The Shawl” by Louise Erdrich

There is something terrible about fighting your father. It came on suddenly, with the second blow—a frightful kind of joy. A power surged up from the center of me, and I danced at him, light and giddy, full of a heady rightness. Here is the thing: I wanted to waste him, waste him good. I wanted to smack the living shit out of him. Kill him, if I must. A punch for Doris, a kick for Raymond. And all the while I was silent, then screaming, then silent again, in this rage of happiness that filled me with a simultaneous despair so that, I guess you could say, I stood apart from myself.



First, I told him that keeping his sister’s shawl was wrong, because we never keep the clothing of the dead. Now’s the time to burn it, I said. Send it off to cloak her spirit. And he agreed.

When his father said those words, the boy went still. What had his sister felt? What had thrust through her heart? Had something broken inside her, too, as it had in him? Even then, he knew that this broken place inside him would not be mended, except by some terrible means. For he kept seeing his mother put the baby down and grip his sister around the waist. He saw Aanakwad swing the girl lightly out over the side of the wagon. He saw the brown shawl with its red lines flying open. He saw the shadows, the wolves, rush together, quick and avid, as the wagon with sled runners disappeared into the distance—forever, for neither he nor his father saw Aanakwad again.

The Shawl” by Cynthia Ozick

Rosa did not feel hunger; she felt light, not like someone walking but like someone in a faint, in trance, arrested in a fit, someone who is already a floating angel, alert and seeing everything, but in the air, not there, not touching the road. As if teetering on the tips of her fingernails. She looked into Magda’s face through a gap in the shawl: a squirrel in a nest, safe, no one could reach her inside the little house of the shawl’s windings. The face, very round, a pocket mirror of a face: but it was not Rosa’s bleak complexion dark like cholera, it was another kind of face altogether, eyes blue as air, smooth feathers of hair, nearly as yellow as the Star sewn into Rosa’s coat. You could think she was one of their babies.

517: “Without complaining, Magda relinquished Rosa’s teats, first the left, then the right: both were cracked, not a sniff of milk. The duct-crevice extinct, a dead volcano, blind eye, chill hole, so Magda took the corner of the shawl and milked it instead. She sucked and sucked, filling the threads with wetness. The shawl’s good flavor, milk of linen.

It was a magic shawl, it could nourish an infant for three days and three nights. Magda did not die, she stayed alive, although very quiet.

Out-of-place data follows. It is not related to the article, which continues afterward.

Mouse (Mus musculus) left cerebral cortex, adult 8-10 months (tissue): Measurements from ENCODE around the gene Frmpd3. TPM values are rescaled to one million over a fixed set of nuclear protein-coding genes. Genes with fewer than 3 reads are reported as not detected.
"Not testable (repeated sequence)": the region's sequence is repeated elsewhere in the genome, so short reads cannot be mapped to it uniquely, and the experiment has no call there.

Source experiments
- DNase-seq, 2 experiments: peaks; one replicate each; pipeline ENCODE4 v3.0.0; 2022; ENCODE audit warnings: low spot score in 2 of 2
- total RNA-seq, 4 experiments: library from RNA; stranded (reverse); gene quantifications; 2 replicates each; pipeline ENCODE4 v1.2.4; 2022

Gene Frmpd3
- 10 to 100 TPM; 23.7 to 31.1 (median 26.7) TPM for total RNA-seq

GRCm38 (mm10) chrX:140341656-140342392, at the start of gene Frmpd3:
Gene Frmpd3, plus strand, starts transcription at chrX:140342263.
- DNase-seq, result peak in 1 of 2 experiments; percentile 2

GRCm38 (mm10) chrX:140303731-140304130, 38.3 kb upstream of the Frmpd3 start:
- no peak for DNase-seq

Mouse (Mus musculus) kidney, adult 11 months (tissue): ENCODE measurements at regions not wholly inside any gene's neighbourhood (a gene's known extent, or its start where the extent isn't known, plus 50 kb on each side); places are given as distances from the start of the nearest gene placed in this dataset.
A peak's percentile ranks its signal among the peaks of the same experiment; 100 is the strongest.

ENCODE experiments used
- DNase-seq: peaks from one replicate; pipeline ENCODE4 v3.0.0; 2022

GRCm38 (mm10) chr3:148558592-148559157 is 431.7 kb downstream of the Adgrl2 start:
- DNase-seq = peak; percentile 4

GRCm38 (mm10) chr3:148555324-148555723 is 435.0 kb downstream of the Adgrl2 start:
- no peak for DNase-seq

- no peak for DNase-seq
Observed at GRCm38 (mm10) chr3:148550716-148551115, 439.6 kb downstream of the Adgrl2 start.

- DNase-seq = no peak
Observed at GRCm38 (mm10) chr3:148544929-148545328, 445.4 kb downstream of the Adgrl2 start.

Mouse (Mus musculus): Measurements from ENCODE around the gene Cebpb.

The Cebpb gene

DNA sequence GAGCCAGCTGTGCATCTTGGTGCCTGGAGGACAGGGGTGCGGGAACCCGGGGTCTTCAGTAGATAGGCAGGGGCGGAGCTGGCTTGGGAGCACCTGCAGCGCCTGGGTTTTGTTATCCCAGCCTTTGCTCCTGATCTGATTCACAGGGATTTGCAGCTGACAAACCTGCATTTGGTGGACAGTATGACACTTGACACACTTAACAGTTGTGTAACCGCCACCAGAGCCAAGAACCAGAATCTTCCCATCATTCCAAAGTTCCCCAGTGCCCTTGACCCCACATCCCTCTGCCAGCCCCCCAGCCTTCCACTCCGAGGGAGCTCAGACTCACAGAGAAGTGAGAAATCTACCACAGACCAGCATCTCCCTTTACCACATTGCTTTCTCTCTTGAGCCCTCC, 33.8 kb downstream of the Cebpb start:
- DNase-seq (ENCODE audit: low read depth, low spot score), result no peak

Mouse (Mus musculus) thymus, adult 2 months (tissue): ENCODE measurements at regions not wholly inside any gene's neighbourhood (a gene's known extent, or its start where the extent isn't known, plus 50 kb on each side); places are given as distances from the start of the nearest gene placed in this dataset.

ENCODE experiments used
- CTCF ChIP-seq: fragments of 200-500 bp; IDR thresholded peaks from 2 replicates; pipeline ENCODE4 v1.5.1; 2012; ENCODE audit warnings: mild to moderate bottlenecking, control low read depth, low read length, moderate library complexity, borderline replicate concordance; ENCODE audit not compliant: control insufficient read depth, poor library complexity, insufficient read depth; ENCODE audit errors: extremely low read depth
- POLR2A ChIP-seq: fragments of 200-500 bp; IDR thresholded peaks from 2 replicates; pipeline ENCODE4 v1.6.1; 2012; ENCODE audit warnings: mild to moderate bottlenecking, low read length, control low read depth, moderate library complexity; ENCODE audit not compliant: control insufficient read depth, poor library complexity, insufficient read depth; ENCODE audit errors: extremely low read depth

What you Pawn I Will Redeem

“I’ve been homeless for six years now. If there’s such a thing as an effective homeless man, then I suppose I’m effective. Being homeless is probably the only thing I’ve ever been good at. I know where to get the best free food. I’ve made friends with restaurant and convenience-store managers who let me use their bathrooms. And I don’t mean the public bathrooms, either. I mean the employees’ bathrooms, the clean ones hidden behind the kitchen or the pantry or the cooler. I know it sounds strange to be proud of this, but it means a lot to me, being trustworthy enough to piss in somebody else’s clean bathroom. Maybe you don’t understand the value of a clean bathroom, but I do.”

“I took my grandmother’s regalia and walked outside. I knew that solitary yellow bead was part of me. I knew I was that yellow bead in part. Outside, I wrapped myself in my grandmother’s regalia and breathed her in. I stepped off the sidewalk and into the intersection. Pedestrians stopped. Cars stopped. The city stopped. They all watched me dance with my grandmother. I was my grandmother, dancing. ”

You in America

” You did not tell him but you wished you were lighter-skinned so they would not stare so much. You thought about your sister back home, about her skin the color of honey, and wished you had come out like her. You wished that again the night you first met his parents. But you did not tell him because he would look solemn and hold your hand and tell you it was your burnished skin color that first attracted him. You didn’t want him to hold your hand and say he understood because again there was nothing to understand, it was just the way things were.”


How to Date a Brown Girl (A Black Girl, White Girl, or Halfie)

“Tell her that you love her hair, that you love her skin, her lips, because, in truth, you love them more than you love your own.
She’ll say, I like Spanish guys, and even though you’ve never been to Spain, say, I like you. You’ll
sound smooth.”
“Dinner will be tense. You are not good at talking to people you don’t know. A halfie will tell you